Yes. Rather than being required to use the full twelve months of 2013 to measure whether it has 50 full-time employees (or an equivalent number of part-time and full-time employees), an employer may measure using any six-consecutive-month period in 2013. So, for example, an employer could use the period from January 1, 2013, through June 30, 2013, and then have six months to analyze the results, determine whether it needs to offer a plan, and, if so, choose and establish a plan. (Source: IRS.gov)
Yes. Treasury and the IRS have proposed regulations on the new Employer Shared Responsibility provisions. Comments on the proposed regulations may be submitted by mail, electronically, or hand-delivered, and are due by March 18, 2013. (Source: IRS.gov)
Yes, consistent with longstanding standards that apply for other tax and employee benefit purposes, companies that have a common owner or are otherwise related generally are combined together for purposes of determining whether or not they employ at least 50 full-time employees (or an equivalent combination of full-time and part-time employees). If the combined total meets the threshold, then each separate company is subject to the Employer Shared Responsibility provisions, even those companies that individually do not employ enough employees to meet the threshold. (The rules for combining related employers do not apply for purposes of determining whether an employer owes an Employer Shared Responsibility payment or the amount of any payment). The proposed regulations provide information on the rules for determining whether companies are related and how they are applied for purposes of the Employer Shared Responsibility provisions. (Source: IRS.gov)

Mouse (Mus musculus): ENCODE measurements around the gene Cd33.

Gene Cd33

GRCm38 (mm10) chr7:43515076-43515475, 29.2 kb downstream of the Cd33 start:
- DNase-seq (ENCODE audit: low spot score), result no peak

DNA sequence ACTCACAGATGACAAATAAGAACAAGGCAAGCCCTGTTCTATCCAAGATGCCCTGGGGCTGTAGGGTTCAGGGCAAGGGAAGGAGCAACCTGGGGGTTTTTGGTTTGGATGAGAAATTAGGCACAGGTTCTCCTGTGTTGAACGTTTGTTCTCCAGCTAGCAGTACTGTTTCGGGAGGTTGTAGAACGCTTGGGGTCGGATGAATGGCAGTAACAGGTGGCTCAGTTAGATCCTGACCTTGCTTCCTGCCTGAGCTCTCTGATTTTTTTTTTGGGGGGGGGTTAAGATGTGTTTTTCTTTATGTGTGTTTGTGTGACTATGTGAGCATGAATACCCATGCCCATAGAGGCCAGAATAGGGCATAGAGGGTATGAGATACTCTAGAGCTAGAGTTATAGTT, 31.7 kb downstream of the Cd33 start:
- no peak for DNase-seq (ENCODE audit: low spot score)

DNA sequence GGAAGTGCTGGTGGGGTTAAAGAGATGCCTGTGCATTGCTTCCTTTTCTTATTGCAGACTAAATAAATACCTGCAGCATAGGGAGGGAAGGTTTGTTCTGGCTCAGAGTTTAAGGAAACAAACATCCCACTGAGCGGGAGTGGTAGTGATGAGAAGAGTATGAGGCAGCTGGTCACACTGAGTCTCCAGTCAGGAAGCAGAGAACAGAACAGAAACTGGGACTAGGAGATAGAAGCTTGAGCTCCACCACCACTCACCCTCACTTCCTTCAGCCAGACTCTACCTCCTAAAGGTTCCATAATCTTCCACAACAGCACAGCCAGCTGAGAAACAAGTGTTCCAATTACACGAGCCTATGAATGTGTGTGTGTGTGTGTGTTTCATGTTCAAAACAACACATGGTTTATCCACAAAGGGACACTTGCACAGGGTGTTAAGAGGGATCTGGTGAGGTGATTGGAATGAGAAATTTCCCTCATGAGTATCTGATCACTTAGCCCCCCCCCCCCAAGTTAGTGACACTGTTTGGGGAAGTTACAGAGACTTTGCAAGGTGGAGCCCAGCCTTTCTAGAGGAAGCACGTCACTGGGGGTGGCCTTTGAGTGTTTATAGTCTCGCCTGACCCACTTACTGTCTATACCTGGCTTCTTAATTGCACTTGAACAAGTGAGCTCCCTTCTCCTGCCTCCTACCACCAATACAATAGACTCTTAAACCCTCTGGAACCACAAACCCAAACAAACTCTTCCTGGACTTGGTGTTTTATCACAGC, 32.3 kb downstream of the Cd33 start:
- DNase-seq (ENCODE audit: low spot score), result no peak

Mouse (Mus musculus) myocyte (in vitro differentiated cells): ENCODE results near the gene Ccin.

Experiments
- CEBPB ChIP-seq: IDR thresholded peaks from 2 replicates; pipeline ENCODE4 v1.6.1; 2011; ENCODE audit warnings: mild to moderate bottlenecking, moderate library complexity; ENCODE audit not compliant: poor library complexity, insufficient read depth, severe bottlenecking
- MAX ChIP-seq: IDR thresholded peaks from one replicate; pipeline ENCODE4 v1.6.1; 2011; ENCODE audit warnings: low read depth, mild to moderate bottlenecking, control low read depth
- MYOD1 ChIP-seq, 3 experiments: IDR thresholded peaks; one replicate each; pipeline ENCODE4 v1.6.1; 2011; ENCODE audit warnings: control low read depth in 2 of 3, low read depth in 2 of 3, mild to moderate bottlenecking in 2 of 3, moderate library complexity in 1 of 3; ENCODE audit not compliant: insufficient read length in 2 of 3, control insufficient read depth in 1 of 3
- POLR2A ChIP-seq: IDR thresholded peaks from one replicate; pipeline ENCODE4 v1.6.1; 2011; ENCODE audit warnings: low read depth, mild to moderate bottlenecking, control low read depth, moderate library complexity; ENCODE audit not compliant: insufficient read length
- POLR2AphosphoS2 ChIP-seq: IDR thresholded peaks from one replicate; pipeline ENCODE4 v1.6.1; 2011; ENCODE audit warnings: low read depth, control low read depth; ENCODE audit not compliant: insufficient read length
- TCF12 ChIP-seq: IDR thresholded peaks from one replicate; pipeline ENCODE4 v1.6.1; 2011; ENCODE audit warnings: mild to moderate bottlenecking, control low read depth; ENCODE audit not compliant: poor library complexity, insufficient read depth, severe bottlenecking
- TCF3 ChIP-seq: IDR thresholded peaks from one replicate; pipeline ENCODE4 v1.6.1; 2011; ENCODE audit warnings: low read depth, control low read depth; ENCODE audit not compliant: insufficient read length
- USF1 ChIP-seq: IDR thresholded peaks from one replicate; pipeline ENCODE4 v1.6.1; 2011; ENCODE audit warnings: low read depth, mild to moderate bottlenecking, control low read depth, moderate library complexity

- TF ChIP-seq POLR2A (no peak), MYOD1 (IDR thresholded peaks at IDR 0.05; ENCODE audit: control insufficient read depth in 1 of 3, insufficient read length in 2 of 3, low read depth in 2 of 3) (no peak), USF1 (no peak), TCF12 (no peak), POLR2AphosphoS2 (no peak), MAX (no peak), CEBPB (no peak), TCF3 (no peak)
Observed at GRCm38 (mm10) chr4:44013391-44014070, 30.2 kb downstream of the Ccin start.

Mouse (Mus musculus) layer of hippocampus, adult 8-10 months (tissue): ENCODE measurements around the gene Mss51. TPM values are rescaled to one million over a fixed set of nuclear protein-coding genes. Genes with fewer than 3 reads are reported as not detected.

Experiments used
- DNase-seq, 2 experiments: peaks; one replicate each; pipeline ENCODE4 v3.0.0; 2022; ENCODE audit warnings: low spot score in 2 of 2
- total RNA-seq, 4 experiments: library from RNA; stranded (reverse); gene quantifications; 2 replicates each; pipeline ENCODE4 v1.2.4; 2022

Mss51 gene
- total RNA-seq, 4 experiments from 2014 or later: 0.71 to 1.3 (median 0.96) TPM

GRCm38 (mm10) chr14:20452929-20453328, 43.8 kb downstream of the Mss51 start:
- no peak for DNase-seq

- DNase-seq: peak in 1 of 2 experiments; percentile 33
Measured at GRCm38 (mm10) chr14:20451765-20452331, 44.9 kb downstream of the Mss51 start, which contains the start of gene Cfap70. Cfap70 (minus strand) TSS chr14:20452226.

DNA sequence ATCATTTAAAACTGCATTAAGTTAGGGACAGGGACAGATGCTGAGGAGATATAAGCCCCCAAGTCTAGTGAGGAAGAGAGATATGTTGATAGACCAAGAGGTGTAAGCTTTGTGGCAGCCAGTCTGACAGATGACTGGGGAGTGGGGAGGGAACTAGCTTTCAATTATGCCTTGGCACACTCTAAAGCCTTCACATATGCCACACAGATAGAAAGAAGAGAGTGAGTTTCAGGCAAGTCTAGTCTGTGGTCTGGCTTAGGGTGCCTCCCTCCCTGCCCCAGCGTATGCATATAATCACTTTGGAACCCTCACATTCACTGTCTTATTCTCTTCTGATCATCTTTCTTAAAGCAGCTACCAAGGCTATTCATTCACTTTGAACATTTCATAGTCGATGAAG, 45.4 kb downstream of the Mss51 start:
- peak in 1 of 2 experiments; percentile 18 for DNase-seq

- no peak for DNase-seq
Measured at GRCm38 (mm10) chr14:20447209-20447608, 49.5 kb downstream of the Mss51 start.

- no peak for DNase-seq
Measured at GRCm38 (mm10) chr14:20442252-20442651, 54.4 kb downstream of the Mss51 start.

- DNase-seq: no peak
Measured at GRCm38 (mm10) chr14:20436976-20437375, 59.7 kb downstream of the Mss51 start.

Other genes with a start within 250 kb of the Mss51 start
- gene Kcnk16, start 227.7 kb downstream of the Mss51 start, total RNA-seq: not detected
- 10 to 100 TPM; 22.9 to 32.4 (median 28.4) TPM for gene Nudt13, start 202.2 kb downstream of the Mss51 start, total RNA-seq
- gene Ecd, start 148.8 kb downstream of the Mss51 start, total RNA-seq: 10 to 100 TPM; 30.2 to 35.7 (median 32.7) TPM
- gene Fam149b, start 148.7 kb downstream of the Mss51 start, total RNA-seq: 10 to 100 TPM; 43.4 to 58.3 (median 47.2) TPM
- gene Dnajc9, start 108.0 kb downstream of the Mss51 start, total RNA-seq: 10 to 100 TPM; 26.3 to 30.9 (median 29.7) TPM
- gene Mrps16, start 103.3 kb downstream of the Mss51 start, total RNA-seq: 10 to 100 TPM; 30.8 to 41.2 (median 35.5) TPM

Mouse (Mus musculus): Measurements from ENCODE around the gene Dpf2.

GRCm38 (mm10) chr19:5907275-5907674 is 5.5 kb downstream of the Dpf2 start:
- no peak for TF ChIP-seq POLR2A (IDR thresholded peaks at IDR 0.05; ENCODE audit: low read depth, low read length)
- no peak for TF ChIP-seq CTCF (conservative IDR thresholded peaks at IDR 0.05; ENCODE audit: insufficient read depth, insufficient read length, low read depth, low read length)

The proposed regulations provide a method to employers for determining in advance whether or not an employee is to be treated as a full-time employee, based on the hours of service credited to the employee during a previous period. Using this look-back method to measure hours of service, the employer will know the employee’s status as a full-time employee at the time the employer would offer coverage. The proposed regulations are consistent with IRS notices that have previously been issued and describe approaches that can be used for various circumstances, such as for employees who work variable hour schedules, seasonal employees, and teachers who have time off between school years. (Source: IRS.gov)
For an employer that offers coverage to at least 95% of its full-time employees in 2014, but has one or more full-time employees who receive a premium tax credit, the payment is computed separately for each month. The amount of the payment for the month equals the number of full-time employees who receive a premium tax credit for that month multiplied by 1/12 of $3,000. The amount of the payment for any calendar month is capped at the number of the employer’s full-time employees for the month (minus up to 30) multiplied by 1/12 of $2,000. (The cap ensures that the payment for an employer that offers coverage can never exceed the payment that employer would owe if it did not offer coverage). After 2014, these rules apply to employers that offer coverage to at least 95% of full-time employees and the dependents of those employees. (Source: IRS.gov)